Times are tough for the Air National Guard, but Air Force Lt. Gen. Harry "Bud" Wyatt III sees many "great" opportunities for his 106,700-member force to excel in the future.
"We know there is a mismatch right now of demands on the force and resources," said Wyatt, the director of the Air Guard. "I think it will get worse before it gets better, but I don't bring you a message of despair today.
"I bring you a message of hope and courage because I see great opportunity, because we are the most efficient force, the most capable force that we have ever been. The country can afford us before it can afford some other things that [it] is looking at."
Wyatt's question for senior Air Guard leaders from around the country is: "ANG 2025: Are We Ready?"
"Are we willing to make the tough choices that will posture us for the future?" he asked.
The Air Force announced that Stewart Air National Guard Base in New York is the preferred base for eight C-17 Globemaster III aircraft.
"Through the next several months and years, there will many of these announcements," Wyatt said. "The questions will be: Are they the type of announcements that we as an organization can embrace and take forward and excel the way we have excelled in our missions in the past?"
Wyatt said the Air Guard should prepare for future demands now.
"We have got to start shaping that force today, to be ready to provide the force that this country needs in 2025," he said.
Wyatt said the Air Guard has seen "significant change" over the last decade.
Airmen who have been in the Air Guard for 20 years or less, he said, have been focused on the Air Expeditionary Force construct.
"They know nothing else," Wyatt said. "They are used to it."
Wyatt said that when he joined the Air Guard, the force was not built for such deployments.
"We have evolved into an air expeditionary force -- an extremely capable air expeditionary force. But what will be the demands of tomorrow?"
Wyatt said he also is proud of the Air Guard's domestic response capability, but there are challenges ahead for that mission too.
"We have 30 percent less airlift now than we did when we responded to Hurricane Katrina," Wyatt said, adding that in fiscal year 2010 more than 100 emergencies across the country generated over 2,250 airlift sorties.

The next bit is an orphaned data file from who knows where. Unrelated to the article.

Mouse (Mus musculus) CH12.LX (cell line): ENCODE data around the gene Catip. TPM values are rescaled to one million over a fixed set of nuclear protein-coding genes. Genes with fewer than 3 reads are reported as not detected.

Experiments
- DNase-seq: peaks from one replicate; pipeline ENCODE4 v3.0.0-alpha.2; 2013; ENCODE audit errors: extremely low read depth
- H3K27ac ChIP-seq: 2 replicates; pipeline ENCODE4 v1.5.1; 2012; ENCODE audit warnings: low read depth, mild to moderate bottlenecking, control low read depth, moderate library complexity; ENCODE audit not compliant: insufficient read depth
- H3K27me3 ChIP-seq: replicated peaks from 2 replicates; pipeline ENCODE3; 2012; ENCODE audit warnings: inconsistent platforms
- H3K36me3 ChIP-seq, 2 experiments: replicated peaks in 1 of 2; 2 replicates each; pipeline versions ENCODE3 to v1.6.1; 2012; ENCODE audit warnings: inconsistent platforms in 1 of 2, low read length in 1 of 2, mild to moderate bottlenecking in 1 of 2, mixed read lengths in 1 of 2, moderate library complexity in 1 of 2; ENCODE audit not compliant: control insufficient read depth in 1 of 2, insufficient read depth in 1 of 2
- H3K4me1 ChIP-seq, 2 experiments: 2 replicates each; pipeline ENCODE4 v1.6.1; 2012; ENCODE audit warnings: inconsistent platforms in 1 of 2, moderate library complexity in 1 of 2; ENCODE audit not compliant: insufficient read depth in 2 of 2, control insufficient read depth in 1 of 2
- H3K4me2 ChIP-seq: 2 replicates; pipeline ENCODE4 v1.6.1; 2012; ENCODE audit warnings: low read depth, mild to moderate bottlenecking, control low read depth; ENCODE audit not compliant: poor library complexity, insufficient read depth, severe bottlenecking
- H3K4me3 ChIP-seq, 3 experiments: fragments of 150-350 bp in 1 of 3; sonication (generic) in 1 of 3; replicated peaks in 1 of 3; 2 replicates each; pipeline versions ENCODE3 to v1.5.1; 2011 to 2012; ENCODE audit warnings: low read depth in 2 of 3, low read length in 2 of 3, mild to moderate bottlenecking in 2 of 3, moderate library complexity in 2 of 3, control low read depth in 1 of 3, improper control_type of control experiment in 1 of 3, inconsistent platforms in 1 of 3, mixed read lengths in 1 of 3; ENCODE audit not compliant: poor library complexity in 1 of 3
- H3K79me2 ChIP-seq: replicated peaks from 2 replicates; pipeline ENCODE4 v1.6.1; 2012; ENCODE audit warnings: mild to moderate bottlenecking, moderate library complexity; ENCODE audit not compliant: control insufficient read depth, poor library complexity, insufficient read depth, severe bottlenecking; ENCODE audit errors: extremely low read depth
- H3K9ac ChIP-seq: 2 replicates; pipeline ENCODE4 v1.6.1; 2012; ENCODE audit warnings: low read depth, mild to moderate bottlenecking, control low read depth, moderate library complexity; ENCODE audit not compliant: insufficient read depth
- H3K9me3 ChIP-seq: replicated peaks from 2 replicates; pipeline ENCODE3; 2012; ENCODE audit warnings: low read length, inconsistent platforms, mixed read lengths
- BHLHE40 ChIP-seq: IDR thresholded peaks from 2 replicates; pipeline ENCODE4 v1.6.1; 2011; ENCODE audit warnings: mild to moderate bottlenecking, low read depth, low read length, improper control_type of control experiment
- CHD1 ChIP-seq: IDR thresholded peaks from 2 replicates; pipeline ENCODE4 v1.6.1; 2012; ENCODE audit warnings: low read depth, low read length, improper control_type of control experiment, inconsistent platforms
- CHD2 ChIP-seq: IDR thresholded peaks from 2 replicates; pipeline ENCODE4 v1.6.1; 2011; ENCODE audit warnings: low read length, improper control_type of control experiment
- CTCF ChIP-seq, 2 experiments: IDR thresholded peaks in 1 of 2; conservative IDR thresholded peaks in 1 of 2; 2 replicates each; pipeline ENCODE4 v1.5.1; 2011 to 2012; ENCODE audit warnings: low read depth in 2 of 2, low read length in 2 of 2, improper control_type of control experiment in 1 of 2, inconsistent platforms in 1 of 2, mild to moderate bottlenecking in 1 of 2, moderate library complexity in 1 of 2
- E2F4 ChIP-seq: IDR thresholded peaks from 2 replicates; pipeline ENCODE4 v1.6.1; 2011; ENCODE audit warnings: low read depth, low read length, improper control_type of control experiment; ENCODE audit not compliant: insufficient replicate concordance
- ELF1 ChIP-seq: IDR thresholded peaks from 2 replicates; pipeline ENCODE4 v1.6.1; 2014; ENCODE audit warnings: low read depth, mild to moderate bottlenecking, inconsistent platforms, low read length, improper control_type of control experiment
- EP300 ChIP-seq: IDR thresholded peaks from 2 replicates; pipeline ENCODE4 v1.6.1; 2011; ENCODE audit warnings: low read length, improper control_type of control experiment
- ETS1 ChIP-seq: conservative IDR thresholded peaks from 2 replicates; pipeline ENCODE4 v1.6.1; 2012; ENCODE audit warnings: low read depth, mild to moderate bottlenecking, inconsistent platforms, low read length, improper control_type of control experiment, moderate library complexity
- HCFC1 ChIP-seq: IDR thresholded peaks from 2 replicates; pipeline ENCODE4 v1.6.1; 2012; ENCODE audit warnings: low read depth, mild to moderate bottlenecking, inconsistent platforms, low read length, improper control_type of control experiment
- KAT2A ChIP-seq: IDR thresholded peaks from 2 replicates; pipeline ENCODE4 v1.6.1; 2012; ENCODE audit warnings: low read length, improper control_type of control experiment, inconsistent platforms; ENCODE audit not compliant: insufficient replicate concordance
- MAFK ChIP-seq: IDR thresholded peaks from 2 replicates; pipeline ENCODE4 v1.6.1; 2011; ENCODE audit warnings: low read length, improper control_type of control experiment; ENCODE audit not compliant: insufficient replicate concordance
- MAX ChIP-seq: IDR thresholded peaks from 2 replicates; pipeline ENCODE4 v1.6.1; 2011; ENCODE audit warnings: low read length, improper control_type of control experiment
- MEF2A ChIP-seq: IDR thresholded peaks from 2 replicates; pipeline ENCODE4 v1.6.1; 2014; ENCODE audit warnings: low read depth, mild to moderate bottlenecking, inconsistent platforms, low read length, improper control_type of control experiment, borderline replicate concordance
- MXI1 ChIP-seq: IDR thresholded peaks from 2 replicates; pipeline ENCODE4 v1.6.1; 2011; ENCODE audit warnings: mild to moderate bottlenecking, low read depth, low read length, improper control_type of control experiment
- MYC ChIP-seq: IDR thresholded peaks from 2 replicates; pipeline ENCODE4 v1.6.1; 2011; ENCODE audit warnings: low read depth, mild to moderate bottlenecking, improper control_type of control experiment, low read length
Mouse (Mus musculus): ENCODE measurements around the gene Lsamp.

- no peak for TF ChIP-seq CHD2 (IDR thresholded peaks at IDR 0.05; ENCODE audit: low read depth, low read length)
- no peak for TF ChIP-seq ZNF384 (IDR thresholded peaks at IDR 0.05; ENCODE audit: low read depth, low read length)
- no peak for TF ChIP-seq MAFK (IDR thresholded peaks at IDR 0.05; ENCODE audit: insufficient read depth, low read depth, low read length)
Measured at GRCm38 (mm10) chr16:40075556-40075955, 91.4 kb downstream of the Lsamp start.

"We are on call 365 days a year, 24 hours a day. If that's not value for America, I don't know what is," he said.
The Air Guard is slated to undergo many mission changes next year, Wyatt said, as a result of the 2005 Base Realignment and Closure Commission.
"We have undergone a lot of change and it has been undertaken in a short time period," he said. "The rate of change is not slowing at all. We need to reflect on the implications of what we have done in the past as we look to the future of the Air National Guard."
The Air Guard has been through trying times before, Wyatt said, noting that when Air Force Maj. Gen. Winston P. "Wimpy" Wilson was the director of the Air National Guard, he lost 50 percent of his aircraft due to resource constrictions. Wilson converted into more modern aircraft and diversified the force into non-flying missions, Wyatt said.
On the other hand, when Air Force Lt. Gen. John B. Conaway was director of the Air National Guard during the Reagan years, he was faced with a flood of resources.
"He took advantage of the landscape and he moved us forward," Wyatt said of Conaway's achievements.
Wyatt said he needs his senior leaders to help him decide how to go forward. He plans to conduct an internal review this year to get an "honest assessment" of the Air Guard.
"We will not lose momentum," he said. "We owe our airmen that effort."
Wyatt said the key to the Air Guard's future is to: "Figure out what we do best, what we do most efficiently, most cost-effectively and grab it!"
By Air Force Lt. Col. Ellen Krenke
National Guard Bureau
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